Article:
There are always two sides to any story. According to first time Detroit filmmaker Anthony Brogdon, the positive side of what is happening here isn’t getting enough recognition. So, he has made a documentary, “The Great Detroit: It Was, It Is, It Will Be.”
While he isn’t ignoring all of the other challenges we face in the area, he takes umbrage with the way we have been portrayed in the local, regional and national traditional media and the way we think about our fair city.
Disappointed by the negatives coming out of the network news magazine shows, he decided to capture the rest of the story by finding and talking to people with another view. “In television and news print reports, Detroit appears to be a symbol for all that is bad with urban America,” says Brogdon. “I remember the national news reports not too long ago that highlighted how one man was selling cooked raccoons out of his home. I understand people have to make a living, but that didn’t give the best impression of the city – that’s not the Detroit I know.”
An entrepreneur for more than 30 years, this is his first leap into filmmaking. He did produce a stage play about the power of mentorship called “Foot Soldiers” five years ago, but nothing of the magnitude of this project. With 40 interviews, multiple locations and funding the whole thing out of his pocket, it has taken more than 14 months for it all to come together. But, that hasn’t stopped him or slowed him down.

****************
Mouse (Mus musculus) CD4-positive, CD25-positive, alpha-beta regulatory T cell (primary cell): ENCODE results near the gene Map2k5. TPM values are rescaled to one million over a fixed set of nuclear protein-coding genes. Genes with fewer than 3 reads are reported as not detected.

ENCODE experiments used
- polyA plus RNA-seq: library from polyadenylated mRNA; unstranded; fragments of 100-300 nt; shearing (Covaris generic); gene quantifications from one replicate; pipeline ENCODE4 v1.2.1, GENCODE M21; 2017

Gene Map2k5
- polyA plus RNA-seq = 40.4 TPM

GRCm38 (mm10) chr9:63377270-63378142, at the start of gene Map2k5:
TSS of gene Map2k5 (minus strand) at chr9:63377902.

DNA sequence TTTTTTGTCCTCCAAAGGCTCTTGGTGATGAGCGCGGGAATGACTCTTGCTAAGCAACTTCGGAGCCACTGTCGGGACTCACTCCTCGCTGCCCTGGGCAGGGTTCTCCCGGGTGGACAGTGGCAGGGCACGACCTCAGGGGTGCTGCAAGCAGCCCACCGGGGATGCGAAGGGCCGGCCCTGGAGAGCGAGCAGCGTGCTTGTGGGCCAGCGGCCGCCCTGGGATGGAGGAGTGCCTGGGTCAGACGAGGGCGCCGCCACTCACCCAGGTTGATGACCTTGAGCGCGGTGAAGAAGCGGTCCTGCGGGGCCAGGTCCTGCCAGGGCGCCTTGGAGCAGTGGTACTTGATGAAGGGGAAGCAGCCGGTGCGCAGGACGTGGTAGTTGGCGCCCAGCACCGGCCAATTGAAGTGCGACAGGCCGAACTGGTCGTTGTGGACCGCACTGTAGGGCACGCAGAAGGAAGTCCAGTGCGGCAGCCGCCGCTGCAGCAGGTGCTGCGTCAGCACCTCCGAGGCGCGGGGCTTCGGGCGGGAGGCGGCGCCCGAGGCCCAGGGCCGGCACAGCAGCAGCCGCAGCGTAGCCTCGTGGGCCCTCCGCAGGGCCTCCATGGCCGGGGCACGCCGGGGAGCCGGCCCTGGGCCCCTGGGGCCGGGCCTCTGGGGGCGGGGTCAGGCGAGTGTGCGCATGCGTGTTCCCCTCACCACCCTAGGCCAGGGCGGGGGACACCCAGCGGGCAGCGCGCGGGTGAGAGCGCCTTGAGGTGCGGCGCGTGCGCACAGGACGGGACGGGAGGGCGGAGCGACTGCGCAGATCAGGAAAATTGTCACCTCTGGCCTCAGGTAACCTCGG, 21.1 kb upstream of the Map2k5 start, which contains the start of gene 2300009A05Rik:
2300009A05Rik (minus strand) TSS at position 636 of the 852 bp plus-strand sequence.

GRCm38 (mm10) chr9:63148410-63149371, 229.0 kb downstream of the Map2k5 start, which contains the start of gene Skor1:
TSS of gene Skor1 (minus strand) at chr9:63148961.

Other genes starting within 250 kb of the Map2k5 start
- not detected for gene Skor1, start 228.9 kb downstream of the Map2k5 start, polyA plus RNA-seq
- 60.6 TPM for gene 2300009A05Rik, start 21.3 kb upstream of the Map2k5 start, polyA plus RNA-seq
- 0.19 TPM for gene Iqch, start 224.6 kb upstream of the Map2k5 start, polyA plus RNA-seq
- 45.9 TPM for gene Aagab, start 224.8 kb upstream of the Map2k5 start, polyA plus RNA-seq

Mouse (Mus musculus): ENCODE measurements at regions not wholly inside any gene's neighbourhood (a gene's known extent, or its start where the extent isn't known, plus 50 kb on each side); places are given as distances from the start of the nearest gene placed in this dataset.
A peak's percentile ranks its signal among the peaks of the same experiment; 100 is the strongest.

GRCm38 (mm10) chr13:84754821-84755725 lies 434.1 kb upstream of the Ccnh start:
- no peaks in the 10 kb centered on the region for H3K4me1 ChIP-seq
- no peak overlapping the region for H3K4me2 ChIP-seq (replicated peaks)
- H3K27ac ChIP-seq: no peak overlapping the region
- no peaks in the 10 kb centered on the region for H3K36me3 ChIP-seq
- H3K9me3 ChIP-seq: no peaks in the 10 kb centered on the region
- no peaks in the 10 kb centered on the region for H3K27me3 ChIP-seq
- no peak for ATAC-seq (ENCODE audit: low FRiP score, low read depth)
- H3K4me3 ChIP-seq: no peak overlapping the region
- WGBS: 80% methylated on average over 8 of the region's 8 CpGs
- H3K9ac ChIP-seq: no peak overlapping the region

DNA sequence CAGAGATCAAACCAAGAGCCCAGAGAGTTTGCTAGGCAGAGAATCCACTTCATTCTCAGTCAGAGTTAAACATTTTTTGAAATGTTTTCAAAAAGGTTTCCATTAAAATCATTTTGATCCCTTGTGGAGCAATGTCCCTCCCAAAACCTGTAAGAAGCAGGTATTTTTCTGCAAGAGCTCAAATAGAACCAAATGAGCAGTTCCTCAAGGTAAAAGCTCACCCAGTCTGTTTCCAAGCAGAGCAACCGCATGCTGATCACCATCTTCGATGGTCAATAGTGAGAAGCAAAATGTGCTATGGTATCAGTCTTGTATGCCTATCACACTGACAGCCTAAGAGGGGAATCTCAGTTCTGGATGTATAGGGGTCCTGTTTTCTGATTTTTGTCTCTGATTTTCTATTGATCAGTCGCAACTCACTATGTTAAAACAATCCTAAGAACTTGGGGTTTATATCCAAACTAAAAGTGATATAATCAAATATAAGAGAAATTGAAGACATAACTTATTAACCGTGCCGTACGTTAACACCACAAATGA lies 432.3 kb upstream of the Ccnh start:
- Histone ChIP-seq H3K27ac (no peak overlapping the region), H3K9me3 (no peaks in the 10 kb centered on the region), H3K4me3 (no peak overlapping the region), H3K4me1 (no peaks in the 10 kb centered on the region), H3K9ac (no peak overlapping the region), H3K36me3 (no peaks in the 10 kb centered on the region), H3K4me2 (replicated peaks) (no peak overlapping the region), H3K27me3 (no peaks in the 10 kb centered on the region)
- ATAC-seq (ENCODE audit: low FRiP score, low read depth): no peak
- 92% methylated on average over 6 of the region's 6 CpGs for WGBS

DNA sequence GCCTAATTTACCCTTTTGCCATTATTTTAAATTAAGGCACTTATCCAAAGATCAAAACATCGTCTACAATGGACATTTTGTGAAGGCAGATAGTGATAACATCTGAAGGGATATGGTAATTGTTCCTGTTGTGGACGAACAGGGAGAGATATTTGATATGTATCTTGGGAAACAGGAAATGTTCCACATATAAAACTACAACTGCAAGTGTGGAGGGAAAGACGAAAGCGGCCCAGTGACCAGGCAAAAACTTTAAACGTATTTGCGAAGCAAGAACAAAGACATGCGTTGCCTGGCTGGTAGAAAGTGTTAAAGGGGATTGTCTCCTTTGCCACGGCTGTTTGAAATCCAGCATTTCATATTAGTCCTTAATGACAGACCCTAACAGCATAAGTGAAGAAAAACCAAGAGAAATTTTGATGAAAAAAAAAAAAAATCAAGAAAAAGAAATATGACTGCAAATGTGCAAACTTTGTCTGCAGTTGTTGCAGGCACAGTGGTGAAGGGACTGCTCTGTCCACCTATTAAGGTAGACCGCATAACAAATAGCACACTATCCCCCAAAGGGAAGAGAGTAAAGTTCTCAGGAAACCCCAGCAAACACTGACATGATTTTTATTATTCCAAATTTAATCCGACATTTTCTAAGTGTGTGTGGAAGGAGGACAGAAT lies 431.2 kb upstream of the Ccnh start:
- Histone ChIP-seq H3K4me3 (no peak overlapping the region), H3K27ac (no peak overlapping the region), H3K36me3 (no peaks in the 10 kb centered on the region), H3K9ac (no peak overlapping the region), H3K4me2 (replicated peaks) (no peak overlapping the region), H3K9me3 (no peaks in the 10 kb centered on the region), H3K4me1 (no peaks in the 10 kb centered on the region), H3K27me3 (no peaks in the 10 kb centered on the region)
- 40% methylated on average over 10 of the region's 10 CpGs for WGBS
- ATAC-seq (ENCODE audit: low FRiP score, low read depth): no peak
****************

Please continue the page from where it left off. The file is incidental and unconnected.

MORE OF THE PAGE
Growing up in Detroit, he is an unapologetic city supporter that has always had a passion for seeing the positive in life and in the city. As he talked to other friends and people he would meet in the city, he found he wasn’t alone in his frustration with how the city was being portrayed. He also wasn’t the only one that could see the good in the middle of what was being reported.
“I remember talking with people the network producers interviewed and they all commented they would love to see a story that shows the real Detroit – that got me going with this project,” he added.
“I grew up in and still believe in Detroit,” says Tony Stovall, owner of Hot Sam’s Quality Clothes – in business since 1921. “I went from working here in 1974 to buying the store in 1994 – there’s no place in the world like Detroit.”
Brogdon hired a local production crew – a young man with a similar passion for the city and the skills to get the job done on the production side. Hugh Hatten, who has camera, lighting and sound equipment, was willing to help. Now, more than a year later, the film is nearly complete. He hopes to release the DVD in March.
The goal of the film is simple, according to the budding moviemaker – he wants to prove that Detroit has a great history, to showcase its breathtaking landscape and highlight the many Detroiters who have a positive attitude about the city.
Stovall of Hot Sam’s probably said it beat, “If you don’t like the story that’s being told about Detroit, tell your own.”
This isn’t a big budget project by any means and up to this point, the costs have all come from Brogdon himself. He is hoping to secure funds to complete the project through crowd sourcing site IndieGoGo. Anyone interested in supporting the project can do so by visiting his funding page there or by visiting his company’s website.